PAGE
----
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Mitchell: Bolingbrook teen apparently takes her life after cyber bullying

KenyattParker 15 committed suicide after receiving barrage negative posts Facebook

Kenyatta Parker, 15, committed suicide after receiving a barrage of negative posts on Facebook

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Updated: April 22, 2013 12:20PM

Kenyatta Parker seemed to have everything going for her.

The pretty 15-year-old Bolingbrook High School student was an honors student and had recently won a speech contest.

Her mother, Yolanda Parker, moved from the West Side to Bolingbrook so that Kenyatta and her younger brother could go to a better school.

But on March 12, Parker’s world fell apart when her daughter allegedly hanged herself in the family’s garage because she was distraught over a barrage of negative posts on her Facebook page.

Lt. Michael Rompa, of the Bolingbrook Police Department, said Kenyatta’s death is still under investigation pending the coroner’s written report and toxicology results.

But Parker said her daughter left a 12-page suicide letter describing bullying behavior that apparently sent her over the edge.

“I opened the garage and I saw her. I said: ‘Why are you standing here in your tank top?’ ” recalled Parker, who added that she didn’t realize her daughter was hanging.

“The girl had wrapped a cord six or seven times around her neck. I ran into the kitchen and I got a knife thinking I could cut her down. She was dead weight and I couldn’t hold her. She fell on me with her eyes open.”

Parker said she doesn’t remember calling the police but when she looked up, police officers were there.

Rompa confirmed that a 12-page note was left.

“I cannot discuss the details of it though, due to the status of the investigation,” the police officer said in an email.

Parker said a few days before the alleged suicide; she discovered an “inappropriate text message” on her daughter’s phone and she took the phone away.

Apparently, Kenyatta had sent a video to someone of her dancing, and the video was circulated to others, prompting unflattering comments on the teen’s Facebook page.

“The images weren’t that bad. It was a video showing Kenyatta from her belly down,” the mother said.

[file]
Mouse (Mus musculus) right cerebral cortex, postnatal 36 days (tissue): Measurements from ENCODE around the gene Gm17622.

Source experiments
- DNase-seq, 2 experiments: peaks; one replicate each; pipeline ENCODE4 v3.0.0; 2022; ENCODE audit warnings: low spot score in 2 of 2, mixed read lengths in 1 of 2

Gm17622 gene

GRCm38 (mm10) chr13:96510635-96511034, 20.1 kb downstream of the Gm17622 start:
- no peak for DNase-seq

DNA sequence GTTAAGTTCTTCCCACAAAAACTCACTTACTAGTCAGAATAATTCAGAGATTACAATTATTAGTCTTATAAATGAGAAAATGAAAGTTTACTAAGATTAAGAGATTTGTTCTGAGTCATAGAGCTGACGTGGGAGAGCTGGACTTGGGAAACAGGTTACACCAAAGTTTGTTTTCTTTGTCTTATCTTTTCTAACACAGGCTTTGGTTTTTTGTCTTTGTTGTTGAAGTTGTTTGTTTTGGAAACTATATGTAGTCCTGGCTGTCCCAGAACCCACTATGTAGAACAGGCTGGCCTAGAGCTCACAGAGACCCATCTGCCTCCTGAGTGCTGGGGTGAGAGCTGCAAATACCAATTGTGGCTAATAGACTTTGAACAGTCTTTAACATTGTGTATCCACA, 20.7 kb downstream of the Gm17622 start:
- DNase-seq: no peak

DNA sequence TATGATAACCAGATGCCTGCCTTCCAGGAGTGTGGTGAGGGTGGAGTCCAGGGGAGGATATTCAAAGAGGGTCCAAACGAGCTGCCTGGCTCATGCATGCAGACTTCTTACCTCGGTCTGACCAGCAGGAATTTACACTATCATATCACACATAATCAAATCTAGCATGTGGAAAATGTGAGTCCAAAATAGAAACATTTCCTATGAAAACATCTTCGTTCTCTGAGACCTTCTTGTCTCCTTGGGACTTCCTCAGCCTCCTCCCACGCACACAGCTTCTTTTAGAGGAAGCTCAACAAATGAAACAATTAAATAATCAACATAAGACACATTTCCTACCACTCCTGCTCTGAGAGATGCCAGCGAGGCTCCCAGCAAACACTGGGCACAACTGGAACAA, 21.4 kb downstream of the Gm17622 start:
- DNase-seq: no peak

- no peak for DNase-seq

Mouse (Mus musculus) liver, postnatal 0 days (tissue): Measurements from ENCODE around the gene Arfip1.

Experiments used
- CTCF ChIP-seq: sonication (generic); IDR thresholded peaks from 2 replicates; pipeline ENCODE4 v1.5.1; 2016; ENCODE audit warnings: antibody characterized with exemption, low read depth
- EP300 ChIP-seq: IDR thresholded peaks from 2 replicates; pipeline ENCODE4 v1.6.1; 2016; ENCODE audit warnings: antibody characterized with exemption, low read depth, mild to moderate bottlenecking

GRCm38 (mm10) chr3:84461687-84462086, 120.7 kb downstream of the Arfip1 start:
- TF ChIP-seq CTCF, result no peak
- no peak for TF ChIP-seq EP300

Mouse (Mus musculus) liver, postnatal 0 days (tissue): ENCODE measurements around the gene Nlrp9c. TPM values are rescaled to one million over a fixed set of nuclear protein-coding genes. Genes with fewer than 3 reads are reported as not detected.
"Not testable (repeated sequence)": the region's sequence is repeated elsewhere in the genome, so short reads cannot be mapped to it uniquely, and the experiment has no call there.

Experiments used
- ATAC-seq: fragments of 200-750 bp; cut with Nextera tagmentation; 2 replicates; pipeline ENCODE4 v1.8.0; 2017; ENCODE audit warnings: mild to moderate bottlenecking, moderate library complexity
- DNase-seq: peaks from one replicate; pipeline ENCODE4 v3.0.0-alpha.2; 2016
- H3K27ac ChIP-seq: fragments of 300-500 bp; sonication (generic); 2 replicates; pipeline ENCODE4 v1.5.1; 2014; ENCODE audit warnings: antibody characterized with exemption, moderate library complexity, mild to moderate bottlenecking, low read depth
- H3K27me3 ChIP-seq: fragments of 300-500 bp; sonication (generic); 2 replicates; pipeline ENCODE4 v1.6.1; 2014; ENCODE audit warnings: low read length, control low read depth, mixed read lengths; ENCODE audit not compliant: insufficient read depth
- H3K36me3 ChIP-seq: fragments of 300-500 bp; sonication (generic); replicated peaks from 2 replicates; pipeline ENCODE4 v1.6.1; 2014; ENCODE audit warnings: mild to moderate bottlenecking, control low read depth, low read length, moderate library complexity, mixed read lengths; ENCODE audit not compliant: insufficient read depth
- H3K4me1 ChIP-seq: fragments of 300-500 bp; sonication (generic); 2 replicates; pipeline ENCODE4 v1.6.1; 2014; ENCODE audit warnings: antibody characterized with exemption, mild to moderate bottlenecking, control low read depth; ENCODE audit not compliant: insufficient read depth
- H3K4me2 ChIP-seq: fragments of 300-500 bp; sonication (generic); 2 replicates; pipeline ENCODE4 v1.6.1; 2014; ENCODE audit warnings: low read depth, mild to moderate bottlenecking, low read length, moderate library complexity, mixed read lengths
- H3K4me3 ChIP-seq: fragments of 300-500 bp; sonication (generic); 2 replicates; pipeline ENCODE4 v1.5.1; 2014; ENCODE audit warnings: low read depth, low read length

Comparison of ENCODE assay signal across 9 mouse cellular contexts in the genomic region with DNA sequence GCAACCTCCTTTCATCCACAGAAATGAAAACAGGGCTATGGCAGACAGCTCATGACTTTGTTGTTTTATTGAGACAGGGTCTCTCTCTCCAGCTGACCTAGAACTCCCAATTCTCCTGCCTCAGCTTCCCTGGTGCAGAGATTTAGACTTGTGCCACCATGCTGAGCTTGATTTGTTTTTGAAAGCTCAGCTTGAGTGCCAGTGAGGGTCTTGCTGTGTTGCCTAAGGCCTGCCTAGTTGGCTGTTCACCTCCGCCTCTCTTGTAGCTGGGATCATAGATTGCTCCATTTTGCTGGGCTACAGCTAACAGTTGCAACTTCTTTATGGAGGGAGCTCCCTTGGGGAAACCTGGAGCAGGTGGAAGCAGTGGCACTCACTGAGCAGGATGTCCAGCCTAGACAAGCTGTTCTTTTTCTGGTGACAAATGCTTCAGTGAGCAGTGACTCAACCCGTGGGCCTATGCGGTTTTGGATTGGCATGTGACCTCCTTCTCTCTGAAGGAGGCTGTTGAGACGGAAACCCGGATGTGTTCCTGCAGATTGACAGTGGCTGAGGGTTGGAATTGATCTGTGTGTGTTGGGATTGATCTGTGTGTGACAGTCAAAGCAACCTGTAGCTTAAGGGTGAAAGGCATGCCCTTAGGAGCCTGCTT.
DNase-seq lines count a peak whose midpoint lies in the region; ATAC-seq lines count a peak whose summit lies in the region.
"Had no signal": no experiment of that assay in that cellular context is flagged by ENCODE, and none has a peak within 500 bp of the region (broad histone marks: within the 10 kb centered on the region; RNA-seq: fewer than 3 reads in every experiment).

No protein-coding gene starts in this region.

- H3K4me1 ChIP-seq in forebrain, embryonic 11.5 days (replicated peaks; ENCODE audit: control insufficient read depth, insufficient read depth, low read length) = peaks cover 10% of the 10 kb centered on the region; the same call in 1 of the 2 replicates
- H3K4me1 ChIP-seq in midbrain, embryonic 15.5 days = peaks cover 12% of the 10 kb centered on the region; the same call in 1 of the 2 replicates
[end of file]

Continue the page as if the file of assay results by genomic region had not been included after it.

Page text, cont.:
(Kenyatta is fully clothed with only a slight section of her midriff showing.)

In the 12-page letter to her mother, she shared many of the comments that people left on her Facebook page.

“Someone said she was too dark. You’re too ugly. Stuff like that. People started saying, ‘you’re a ‘ho.’ In the hallways, people were calling her a ‘bust down’,” the mother said.

In her note, Kenyatta also revealed that she had been molested at age 7.

“My dad is already in jail, and I knew if I had told you, you would be in jail too,” Kenyatta wrote.

Kenyatta’s biological father is serving 25 years in prison for a drug-related offense.

Parker said she was stunned by her daughter’s revelation of sexual abuse.

With help from younger relatives, Parker was able to access Kenyatta’s Facebook page. She discovered her daughter went by “Kitty Kenyatta” and had 5,000 Facebook friends.

“I looked on her Facebook page, and people were still leaving nasty messages,” Parker told me earlier this week.

“I left a message saying I would appreciate it if you would stop leaving posts. For people to be saying this kind of stuff is not right. Kenyatta pretty much told me her life was ruined. This is not a joke,” she said.

The teen was laid to rest on Wednesday.

During the funeral at Lawndale Community Church, 3857 W. Ogden, four classmates described Kenyatta as always happy and everybody’s best friend.

But Corinthia Federick, a well-known figure in the hip-hop community, said cyber bullying can have a devastating impact on young people.

“As adults we apologize to you all for not paying to much attention to the effect that social media has on your lives. When you see things that are going on that is negative, you don’t have to be part of bullying,” Federick said.

The Rev. William Knox, pastor of Latter House Church, said he couldn’t imagine constantly being berated via text, or Twitter or Facebook.

“Social media was made to connect us with people, and to encourage and uplift, not for hurting and destroying and tearing one another down,” he said in his eulogy.

Kenyatta would have been Sweet 16 in June. Her mother had made big plans. A pair of diamond earrings had been in the lay-away for months.

“I have cried and cried,” Parker said. “I still don’t want to accept it.”

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